If we're being honest, we must admit that it's incredibly easy to judge parents. When I was younger I never thought I'd become a mom, and promised myself that if I did I would give up anything and everything to make it work. And since my own mother stayed home for the majority of my life, and never hired a nanny or babysitter, I definitely judged moms who hired nannies. Then, of course, I became a mother myself, and quickly realized that while it's easy to turn your nose up at parents and their specific parenting decisions, it's much, much harder to be in the trenches of parenthood yourself.
I think the source of my unfounded judgment stemmed from intense paranoia and a fear of childcare workers and non-family members. I grew up in the era of America’s Most Wanted, when the power of television was bringing more and more stories about child abuse, child abductions, and child murderers to light. My mother took advantage of this newfound information, and made it a point to highlight these news stories as a way to warn and protect us kids. If a news story broke about a nanny or babysitter verbally, physically, or sexually abusing a child, we heard about it. My mother wanted us to stay safe, but I think she also used these horrific stories to somehow prove to us (and, perhaps, herself) that her decision to stay home and raise her kids was the right one.
As a result of these horrific stories and my mother's decision to use them as some sort of teaching moment, I promised that if I ever became a mom someday I wouldn't allow "some stranger" to watch my baby. And with that promise came judgment against those who wouldn't, or couldn't, make the same decision I swore I would make. In my mind, it was inconceivable that anyone would choose to trust a non-family member to watch their child. And, if they did, they must not love their child as much as I would love my future children.
Finally, and for the first time, I faced the decision so many other parents face and made the decision to hire someone to take care of my child. I came face to face with my own hypocrisy.
Now I know, of course, that the majority of nannies, daycare workers, and babysitters are incredibly kind people who care about children and work hard to provide them with a sense of safety, security, and an environment to grow and thrive. I know that children are more likely to be harmed by a family member than a stranger. I know my paranoia, while understandable at the time, is unfounded. But that doesn't mean it was easy to buck my preconceived notions about parents who choose to employ nannies or babysitters. In my 20s, and as my friends started to have children, I silently judged the parents who found random babysitters off the internet or dropped their 6-month-olds off at daycare. I kept my thoughts and feelings to myself, to be sure, but my judgments remained.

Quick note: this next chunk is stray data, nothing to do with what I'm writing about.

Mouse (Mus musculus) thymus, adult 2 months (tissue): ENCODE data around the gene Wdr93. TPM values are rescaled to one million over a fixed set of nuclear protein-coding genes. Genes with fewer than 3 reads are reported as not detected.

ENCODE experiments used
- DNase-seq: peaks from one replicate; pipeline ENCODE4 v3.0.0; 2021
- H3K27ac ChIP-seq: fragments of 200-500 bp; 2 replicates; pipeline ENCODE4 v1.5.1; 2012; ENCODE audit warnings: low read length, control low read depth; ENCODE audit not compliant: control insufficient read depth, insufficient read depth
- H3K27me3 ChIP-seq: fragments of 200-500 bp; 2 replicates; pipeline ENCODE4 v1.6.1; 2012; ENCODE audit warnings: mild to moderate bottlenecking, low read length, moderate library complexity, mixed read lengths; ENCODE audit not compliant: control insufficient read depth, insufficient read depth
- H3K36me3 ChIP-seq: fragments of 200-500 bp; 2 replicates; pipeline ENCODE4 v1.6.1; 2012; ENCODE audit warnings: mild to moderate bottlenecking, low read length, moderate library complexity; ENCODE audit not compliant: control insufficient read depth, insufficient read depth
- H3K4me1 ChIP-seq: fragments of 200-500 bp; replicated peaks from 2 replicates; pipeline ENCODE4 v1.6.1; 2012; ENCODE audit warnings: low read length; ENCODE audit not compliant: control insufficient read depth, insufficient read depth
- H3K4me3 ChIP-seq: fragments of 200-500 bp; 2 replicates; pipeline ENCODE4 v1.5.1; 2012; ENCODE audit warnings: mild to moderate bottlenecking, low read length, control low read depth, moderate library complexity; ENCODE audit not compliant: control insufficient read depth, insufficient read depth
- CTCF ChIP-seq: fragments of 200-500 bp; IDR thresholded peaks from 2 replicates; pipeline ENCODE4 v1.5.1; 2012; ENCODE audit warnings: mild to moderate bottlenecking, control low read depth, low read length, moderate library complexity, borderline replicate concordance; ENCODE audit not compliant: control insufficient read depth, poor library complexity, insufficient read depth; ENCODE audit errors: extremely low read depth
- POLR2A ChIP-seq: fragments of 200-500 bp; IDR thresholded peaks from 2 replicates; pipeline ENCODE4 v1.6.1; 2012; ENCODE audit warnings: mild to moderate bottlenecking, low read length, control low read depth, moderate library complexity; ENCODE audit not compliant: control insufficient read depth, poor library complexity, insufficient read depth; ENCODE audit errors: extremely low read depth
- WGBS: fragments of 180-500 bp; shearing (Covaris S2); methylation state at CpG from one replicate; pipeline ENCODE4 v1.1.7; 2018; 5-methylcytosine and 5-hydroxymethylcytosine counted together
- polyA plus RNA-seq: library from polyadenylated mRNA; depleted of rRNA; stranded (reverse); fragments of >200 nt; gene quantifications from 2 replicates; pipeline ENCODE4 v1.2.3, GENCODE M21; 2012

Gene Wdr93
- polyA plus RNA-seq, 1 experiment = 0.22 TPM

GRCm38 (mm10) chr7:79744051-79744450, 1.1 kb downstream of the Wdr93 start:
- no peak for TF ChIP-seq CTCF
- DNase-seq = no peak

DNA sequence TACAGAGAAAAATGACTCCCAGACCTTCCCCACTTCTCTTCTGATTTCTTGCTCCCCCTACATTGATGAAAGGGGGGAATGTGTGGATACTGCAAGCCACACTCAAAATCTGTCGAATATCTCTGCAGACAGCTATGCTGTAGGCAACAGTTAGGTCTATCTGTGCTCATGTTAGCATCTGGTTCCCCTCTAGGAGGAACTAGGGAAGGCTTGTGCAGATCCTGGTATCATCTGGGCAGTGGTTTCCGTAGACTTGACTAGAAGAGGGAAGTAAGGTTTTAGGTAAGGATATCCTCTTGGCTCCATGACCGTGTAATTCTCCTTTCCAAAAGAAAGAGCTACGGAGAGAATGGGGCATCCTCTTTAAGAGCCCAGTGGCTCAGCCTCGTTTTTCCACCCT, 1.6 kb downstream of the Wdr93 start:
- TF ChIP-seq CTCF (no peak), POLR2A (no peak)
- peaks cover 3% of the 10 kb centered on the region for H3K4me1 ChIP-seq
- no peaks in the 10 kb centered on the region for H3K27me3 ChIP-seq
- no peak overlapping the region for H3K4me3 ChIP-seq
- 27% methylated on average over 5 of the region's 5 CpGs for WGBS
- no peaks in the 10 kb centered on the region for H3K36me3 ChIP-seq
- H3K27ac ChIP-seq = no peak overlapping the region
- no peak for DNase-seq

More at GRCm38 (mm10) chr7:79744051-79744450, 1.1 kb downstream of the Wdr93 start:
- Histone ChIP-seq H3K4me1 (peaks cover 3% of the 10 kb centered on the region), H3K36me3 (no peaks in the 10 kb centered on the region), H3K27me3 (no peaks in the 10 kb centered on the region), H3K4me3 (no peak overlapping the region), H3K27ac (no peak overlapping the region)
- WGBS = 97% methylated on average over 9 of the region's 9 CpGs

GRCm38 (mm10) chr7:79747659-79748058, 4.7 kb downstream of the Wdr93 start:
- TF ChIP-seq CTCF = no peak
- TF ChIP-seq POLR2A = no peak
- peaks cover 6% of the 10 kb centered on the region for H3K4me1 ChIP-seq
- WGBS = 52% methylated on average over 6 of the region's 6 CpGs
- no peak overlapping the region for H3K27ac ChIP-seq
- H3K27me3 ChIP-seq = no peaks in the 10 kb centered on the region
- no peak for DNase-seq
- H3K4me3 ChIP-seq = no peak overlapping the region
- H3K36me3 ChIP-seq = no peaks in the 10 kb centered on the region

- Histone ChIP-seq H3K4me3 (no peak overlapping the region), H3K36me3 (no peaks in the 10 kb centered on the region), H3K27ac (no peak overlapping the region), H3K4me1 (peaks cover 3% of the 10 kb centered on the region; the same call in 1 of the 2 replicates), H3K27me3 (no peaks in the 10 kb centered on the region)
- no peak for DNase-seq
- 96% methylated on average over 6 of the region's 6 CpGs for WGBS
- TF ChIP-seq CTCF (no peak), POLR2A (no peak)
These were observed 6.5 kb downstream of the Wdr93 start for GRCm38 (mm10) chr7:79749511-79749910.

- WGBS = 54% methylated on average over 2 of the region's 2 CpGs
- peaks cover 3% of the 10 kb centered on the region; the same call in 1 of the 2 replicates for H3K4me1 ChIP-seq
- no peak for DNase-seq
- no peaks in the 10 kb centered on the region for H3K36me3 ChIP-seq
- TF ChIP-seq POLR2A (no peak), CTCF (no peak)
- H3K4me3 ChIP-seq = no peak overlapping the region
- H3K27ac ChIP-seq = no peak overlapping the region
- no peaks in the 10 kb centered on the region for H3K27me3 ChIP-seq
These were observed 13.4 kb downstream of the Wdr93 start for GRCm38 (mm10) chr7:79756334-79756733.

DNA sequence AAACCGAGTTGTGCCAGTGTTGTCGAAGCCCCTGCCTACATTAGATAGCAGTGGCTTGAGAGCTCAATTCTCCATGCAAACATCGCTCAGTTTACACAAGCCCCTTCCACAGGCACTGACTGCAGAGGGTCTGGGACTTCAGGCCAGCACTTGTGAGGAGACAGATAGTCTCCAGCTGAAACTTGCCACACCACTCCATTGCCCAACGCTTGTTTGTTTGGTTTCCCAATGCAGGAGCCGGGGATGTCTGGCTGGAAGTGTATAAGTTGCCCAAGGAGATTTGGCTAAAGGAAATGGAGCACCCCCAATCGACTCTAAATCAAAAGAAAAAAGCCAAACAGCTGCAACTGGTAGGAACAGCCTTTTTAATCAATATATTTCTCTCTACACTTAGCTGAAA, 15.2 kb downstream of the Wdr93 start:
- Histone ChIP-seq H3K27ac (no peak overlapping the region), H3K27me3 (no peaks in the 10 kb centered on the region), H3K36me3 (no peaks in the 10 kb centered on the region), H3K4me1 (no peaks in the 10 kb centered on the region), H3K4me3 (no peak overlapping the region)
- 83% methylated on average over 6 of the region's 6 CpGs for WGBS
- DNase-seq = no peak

And then I had a baby.
I quickly learned how hard parenting is, how little free time mothers have, and how rare it is to enjoy adult time with a partner. I lived close to my family, so I had a lot of help and didn't have to rely on a daycare or a babysitter at first. I could finally comprehend how difficult parenthood is, but I couldn't see past the privilege of being able to rely on friends and family members when I needed to. I still didn't get it.
In fact, it wasn't until I moved across the county and away from my family and friends that I realized that I had to rely on people I didn't necessarily know. My sweet, quiet baby became a rambunctious toddler, so working from home turned into an impossibility. Finally, and for the first time, I faced the decision so many other parents face and made the decision to hire someone to take care of my child. I came face to face with my own hypocrisy.
If anything, in this fast-paced, overly-demanding world with so few resources to parents, hiring a nanny, a babysitter, or a day care provider not only makes sense, but in many cases is incredibly necessary.
Hiring someone to help you raise your child allows your child to grow close to people who aren't family members. It helps them work on their "people skills," as it were, and it gives you, as a parent, the opportunity to focus on things outside of parenthood that ultimately benefit you and your family. And in the case of a long-term nanny, it allows you to expand your family in a sense, and bring someone into the fold that can enrich your home and your family's dynamics.
It took me a while to get to this place, but I now know that every parent, and every situation, and every parenting style is different. If a mom wants to be there around the clock for her child, that's OK. And if a mom wants to invest her money in a secondary caregiver that can provide the kind of support she needs to care for her child to the best of her ability, that's OK too. In a culture that constantly tells moms the need to sacrifice every single aspect of their lives for their children, there is power in rebuking that message and relying on a village to help you provide for your children.
I regret being so judgmental as a child-free person who didn't have a clue about motherhood and all it entailed. I regret harboring such resentments towards people who were financially able to hire help, especially now that I am in the position to do the same. If anything, in this fast-paced, overly-demanding world with so few resources to parents, hiring a nanny, a babysitter, or a day care provider not only makes sense, but in many cases is incredibly necessary. It's time we celebrate this decision, instead of turn our noses up at it.
So mamas, you do what’s best for you and yours. Hire a nanny. Put your kid in daycare or preschool. Move close to a relative who’s willing to care for your babies. Do whatever it takes. Because, at the end of the day, we only have ourselves to answer to... especially when it comes to parenting.